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Important events briefly told

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Location: Monterey County, California

PostPosted: Mon Apr 07, 2008 7:36 pm    Post subject: Important events briefly told Reply with quote

Monterey Bay discovered by Cabrillo, a Portuguese navigator in the employ of the Spanish government, and named "La Bahia de los Pinos" (The Bay of Pines).

Landing of Sebastian Vizcaino and the place named "Monterey," meaning the "Forest of the King," literally, "monte del rey."

Arrival of Father Junipero Serra, president of the California missions, and founding of San Carlos mission and presidio of Monterey. Monterey becomes the military and ecclesiastical capital of Alta California.

San Carlos Mission removed to Carmel. The presidio and chapel remain at Monterey where San Carlos church now stands.

The first authority for granting lands in California, given by the Viceroy of Mexico to Commandants Rivera y Moncada upon the occasion of his appointment to the office of commandants. Under these instructions the first land grant in California is made to one Manuel Butron, a soldier of the presidio of Monterey, who had married an Indian neophyte named Margarita Maria. The land granted was near Carmel Mission.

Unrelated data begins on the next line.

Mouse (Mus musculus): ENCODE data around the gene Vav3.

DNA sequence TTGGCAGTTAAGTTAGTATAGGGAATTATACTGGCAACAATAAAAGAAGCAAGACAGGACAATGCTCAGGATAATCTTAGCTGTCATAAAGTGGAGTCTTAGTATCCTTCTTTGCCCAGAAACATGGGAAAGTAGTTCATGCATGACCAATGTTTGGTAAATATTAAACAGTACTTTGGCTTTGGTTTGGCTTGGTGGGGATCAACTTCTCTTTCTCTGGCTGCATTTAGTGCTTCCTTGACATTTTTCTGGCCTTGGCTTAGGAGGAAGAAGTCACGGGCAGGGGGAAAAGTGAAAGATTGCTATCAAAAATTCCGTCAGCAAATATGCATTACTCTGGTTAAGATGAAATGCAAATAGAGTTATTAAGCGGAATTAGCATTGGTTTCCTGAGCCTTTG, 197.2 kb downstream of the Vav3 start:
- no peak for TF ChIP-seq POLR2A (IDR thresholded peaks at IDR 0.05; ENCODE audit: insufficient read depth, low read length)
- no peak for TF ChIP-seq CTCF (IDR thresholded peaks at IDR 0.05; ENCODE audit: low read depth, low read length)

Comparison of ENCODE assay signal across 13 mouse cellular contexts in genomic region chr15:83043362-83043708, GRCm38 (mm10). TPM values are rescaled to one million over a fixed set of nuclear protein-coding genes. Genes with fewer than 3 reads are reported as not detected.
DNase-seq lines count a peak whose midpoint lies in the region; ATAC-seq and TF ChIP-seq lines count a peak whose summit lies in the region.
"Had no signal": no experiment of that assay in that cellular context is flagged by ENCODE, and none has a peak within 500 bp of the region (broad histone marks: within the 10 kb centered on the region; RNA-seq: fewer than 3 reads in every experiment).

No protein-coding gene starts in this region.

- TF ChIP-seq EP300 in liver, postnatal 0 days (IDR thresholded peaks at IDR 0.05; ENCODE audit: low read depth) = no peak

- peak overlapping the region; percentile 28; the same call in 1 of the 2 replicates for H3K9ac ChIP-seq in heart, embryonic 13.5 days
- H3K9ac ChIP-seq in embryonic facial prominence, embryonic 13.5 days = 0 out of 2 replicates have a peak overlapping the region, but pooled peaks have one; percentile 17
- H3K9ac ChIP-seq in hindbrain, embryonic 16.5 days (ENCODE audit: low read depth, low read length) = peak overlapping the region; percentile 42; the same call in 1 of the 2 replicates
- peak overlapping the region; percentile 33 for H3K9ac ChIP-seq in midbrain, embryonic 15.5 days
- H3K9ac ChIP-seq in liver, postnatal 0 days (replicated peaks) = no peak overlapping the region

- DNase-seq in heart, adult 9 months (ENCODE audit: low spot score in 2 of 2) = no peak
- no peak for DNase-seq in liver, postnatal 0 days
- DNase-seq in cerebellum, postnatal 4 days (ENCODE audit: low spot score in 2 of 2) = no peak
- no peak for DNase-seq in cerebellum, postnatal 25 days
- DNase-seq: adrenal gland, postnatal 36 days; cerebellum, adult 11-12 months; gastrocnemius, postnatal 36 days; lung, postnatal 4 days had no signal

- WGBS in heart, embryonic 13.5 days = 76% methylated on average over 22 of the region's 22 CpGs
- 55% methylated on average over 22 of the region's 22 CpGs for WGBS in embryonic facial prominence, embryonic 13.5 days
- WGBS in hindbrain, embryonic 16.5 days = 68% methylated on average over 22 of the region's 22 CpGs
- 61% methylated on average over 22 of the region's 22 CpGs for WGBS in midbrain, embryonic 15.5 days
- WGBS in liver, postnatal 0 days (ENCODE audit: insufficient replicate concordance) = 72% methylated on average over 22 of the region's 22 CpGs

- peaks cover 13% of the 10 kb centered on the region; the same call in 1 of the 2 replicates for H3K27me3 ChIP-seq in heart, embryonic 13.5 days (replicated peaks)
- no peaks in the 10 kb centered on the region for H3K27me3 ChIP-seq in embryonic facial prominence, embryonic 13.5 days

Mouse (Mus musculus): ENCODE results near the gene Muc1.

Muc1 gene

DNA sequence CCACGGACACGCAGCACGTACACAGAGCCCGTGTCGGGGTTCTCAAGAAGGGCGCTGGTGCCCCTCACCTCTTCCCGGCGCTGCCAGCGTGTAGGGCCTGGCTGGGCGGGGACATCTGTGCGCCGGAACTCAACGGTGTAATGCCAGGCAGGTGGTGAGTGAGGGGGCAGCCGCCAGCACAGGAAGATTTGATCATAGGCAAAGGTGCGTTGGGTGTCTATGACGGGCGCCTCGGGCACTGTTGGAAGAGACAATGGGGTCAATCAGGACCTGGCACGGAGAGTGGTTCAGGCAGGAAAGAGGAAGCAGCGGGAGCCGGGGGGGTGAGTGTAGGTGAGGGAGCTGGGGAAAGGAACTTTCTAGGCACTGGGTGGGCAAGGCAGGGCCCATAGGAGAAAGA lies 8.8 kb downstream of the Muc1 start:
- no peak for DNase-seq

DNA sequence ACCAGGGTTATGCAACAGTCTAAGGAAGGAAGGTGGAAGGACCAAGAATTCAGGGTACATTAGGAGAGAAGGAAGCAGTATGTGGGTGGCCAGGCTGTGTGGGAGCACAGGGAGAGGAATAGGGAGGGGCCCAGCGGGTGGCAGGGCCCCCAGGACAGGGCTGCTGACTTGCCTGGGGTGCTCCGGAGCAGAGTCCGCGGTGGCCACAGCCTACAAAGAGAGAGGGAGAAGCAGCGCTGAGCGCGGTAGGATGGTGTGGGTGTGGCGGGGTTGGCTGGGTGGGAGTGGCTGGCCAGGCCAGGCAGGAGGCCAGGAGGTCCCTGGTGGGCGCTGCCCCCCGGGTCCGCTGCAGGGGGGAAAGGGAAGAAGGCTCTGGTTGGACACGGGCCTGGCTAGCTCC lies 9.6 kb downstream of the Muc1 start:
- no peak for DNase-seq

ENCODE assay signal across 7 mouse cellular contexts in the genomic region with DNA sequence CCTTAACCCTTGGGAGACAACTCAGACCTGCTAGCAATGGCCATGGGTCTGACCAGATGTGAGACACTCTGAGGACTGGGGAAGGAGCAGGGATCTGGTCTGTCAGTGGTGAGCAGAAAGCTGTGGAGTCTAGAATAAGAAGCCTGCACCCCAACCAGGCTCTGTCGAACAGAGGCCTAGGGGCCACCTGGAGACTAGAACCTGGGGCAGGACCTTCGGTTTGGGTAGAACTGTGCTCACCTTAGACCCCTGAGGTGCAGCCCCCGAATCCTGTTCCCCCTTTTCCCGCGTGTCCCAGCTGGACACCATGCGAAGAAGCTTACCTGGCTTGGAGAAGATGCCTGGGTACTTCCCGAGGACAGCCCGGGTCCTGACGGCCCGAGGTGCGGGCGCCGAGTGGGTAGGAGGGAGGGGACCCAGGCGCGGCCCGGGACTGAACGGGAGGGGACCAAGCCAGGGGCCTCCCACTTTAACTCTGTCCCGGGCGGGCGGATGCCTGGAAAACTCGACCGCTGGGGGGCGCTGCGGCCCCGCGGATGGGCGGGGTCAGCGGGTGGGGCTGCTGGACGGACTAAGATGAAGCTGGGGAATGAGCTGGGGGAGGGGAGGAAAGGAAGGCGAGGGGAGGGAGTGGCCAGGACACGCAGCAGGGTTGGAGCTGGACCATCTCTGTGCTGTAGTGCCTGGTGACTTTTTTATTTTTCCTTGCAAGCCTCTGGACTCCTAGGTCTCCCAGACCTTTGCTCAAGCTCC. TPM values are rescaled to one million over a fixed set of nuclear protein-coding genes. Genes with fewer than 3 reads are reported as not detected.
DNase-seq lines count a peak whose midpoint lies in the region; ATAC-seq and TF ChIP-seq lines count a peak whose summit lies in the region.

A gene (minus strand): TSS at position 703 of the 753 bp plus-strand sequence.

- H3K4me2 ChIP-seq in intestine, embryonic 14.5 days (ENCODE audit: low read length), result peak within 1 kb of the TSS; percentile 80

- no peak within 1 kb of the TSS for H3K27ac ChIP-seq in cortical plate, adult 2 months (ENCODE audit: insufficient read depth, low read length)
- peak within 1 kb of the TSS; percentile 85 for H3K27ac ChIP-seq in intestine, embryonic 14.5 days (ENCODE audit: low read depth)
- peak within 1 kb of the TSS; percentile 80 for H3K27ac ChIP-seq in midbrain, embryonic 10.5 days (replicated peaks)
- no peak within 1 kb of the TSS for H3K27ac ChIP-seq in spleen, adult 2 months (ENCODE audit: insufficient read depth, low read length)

First complete system or code of legislation for the provinces of the Californias (Lower and Upper) is framed by Governor Felipe de Neve, third governor of California, and dated June 1, 1779, at the Royal Presidio of San Carlos de Monterey. These laws contained full provisions for the government of the presidios and other families connected with the military service; also for the colonization of the country and distribution of pueblo lands.

Arrival of the first European woman to California. Dona Eulalia or "Senora Gobernadora," wife of Governor Fages, fourth governor of California, arrives at the presidio of Monterey.

First scientific expedition and first foreign vessel to come to California. In this year the Bay of Monterey and the surrounding country are visited by the famous La Perouse, the French navigator and explorer, who was sent by Louis XVI with an organized expedition to explore the remote parts of the world. La Perouse is accompanied by 200 scientiests of the most polished court in Europe. According to the report of La Perouse, published in 1792, Monterey was then the capital of Upper and Lower California and Lieutenant Colonel Pedro Fages was the resident governor, his authority extending over the two Californias and comprising not less than eight hundred leagues in circumference. Yet two hundred and eighty-two soldiers were the only subjects of this extended domain, the fifty thousand wandering Indians being subjects of mission control.